Since it’s February 29 and I don’t much care for leap years, it’s the ideal time to propose a fix for the oft inconsistent Gregorian calendar.
For starters, leap years ruin the simple symmetry of figuring out the day when your next year’s birthday’s going to fall (one day later or two?). Also, I’m not crazy about the whole ‘Thirty days hath September…’ mode of keeping track of the months.
If it were up to me, I’d steal one day each from December and January, make those 30-day months and add the remainder to February, so that it, too, would have 30 days. Then even those deemed not ‘smarter than a fifth grader’ could confidently recite the length of each month.
Sure, we’d have to get used to Christmas coming six days before New Year’s. And some people’s birthdays would suddenly disappear. (If that’s you, I apologize in advance.) Of course, there would be no major celebrities born on February 30th for at least 20 years.
But so what? I think all these obstacles could easily be overcome in favour of a greater scheduling consistency.
There you have it. I now leave it up to the astronomers and PDA programmers to sort out the details.
I went to the dentist last week for the ritual quarterly cleaning (don’t ask). And I have to say that I always come away from there feeling a little blue.
It’s not because of the threat of pain, lying in the prone position with the TV volume just a shade too low to hear over the whirring machine, or having a hygienist chip away at my teeth for what seems like an eternity.
No. It’s because no matter what I do to take care of my molars, the dental establishment always wants MORE.
Case in point: I have learned how to brush, rinse and floss over the course of many years of oral hygiene. And these are rituals I practice on a quotidian basis. Yet each time I visit the dentist, they tell me: I could be doing a better job; I’m not doing it right; I should be brushing without toothpaste first; I should brush in a circular motion (versus up and down); I should … The litany is endless.
Dental professionals, believe me when I say I’m listening to you and I’m trying. I really am.
Just once, I’d like you to ‘build me up buttercup’; but you, as the song says, just ‘let me down’.
How about a little positive reinforcement for a change?
And while I’m on the subject, why do they continue to give me a regular toothbrush when they keep trying to get me to use an electric? Just asking.
Last year, I wrote a post about the key things I look for when someone applies for a job. And in response, Centennial College’s Gary Schlee invited me to take part in a class assignment where I would create a job description for his students and then grade the cover letters and resumes. There were 26, if I recall. It was a lot of work. (I read each resume three times and agonized over the marks.)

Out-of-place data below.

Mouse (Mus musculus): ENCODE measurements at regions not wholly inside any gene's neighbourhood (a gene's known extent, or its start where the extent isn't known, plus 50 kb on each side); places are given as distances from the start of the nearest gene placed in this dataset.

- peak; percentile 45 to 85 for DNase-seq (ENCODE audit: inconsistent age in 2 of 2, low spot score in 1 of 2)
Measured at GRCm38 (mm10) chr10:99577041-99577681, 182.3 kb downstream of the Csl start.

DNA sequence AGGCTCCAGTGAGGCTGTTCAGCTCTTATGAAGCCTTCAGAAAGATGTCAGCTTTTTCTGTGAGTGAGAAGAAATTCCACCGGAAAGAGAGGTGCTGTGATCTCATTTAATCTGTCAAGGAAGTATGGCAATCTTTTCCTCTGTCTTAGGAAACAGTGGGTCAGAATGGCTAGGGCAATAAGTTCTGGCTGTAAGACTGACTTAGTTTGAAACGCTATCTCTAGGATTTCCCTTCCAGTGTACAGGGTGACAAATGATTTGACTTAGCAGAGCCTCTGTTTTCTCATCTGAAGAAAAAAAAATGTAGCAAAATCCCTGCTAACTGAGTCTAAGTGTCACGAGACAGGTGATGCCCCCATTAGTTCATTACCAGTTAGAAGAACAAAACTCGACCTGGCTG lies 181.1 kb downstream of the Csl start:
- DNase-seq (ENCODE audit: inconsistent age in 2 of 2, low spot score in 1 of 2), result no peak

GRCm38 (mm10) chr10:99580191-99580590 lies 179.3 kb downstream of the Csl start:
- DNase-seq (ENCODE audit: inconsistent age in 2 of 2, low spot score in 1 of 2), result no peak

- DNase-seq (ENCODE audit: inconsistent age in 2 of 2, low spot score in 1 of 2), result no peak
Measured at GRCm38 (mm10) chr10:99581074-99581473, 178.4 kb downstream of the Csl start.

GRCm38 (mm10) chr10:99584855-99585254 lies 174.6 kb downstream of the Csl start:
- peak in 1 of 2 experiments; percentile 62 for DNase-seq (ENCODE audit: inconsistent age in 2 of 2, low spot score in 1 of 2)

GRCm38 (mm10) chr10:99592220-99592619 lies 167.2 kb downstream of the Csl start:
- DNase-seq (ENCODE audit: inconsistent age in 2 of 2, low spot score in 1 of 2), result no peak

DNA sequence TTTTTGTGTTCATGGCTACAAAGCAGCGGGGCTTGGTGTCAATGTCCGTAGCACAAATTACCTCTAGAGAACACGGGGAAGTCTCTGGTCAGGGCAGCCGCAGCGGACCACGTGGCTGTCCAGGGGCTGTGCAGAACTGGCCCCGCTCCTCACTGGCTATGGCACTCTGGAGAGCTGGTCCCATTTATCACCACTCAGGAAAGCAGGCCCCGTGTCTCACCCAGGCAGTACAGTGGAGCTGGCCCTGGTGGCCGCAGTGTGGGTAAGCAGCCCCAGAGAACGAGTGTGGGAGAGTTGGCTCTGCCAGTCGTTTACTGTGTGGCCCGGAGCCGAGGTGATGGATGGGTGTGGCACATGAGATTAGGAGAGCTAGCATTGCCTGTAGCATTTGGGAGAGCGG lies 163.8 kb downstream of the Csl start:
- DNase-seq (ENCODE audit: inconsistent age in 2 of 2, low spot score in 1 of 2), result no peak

I promised myself I wouldn’t do it again.
So when Gary asked me this year, I said… yes.
And the reason I did it is that I think it’s important for practitioners to connect with students and provide them a perspective on the industry. It’s also a great preview of future PR stars.
Here’s a summary of what I told them:
- For me, the first and most important quality in a resume is extremely hard to measure. It’s the ability to tell your story in such a way that it jumps off the page and makes me take notice. How do you do that? It’s not through fancy writing. It’s finding a way to be yourself and have your personality shine through in two pages of bullet points.
- Write with clarity and tell me what you want. Then edit till it sparkles (brevity is the soul of wit).
- Don’t flatter me. And please don’t tell me about my agency. I should know that.
- For an entry level position, lead with your education. That shows me where you’re coming from.
- Get rid of that generic list of ‘qualifications’ that I often see at the top of resumes. It really bugs me because it’s such a time waster for the reader. Instead, integrate the relevant points into your experience. And use examples.
- Oh and by the way, I expect you to be proficient in computers so you don’t have to mention your knowledge of Word.
- Don’t write in the passive tense.
- I’ve said this before: typos count big! Nothing makes a bad impression like one or more typos. And I’ll let you in on a secret: typos will disqualify you from a job at my agency. I mean, if you can’t proofread your own resume, how can we trust you to send perfect documents to our clients?
- Show me that you’re a hard worker (by listing some of the other non-PR work you’ve done – retail and restaurants, for example).
By the way, this year, there were 39 ‘applicants’ and most of the submissions were really strong; nearly 75 per cent of the class got a B+ or higher. That’s impressive. The students are also well versed in social media and many are writing their own blogs for an online course. You can find them here.
Finally, I want to say thanks to all the Centennial students for listening to me, commenting on my blog and asking questions. Good luck with your careers.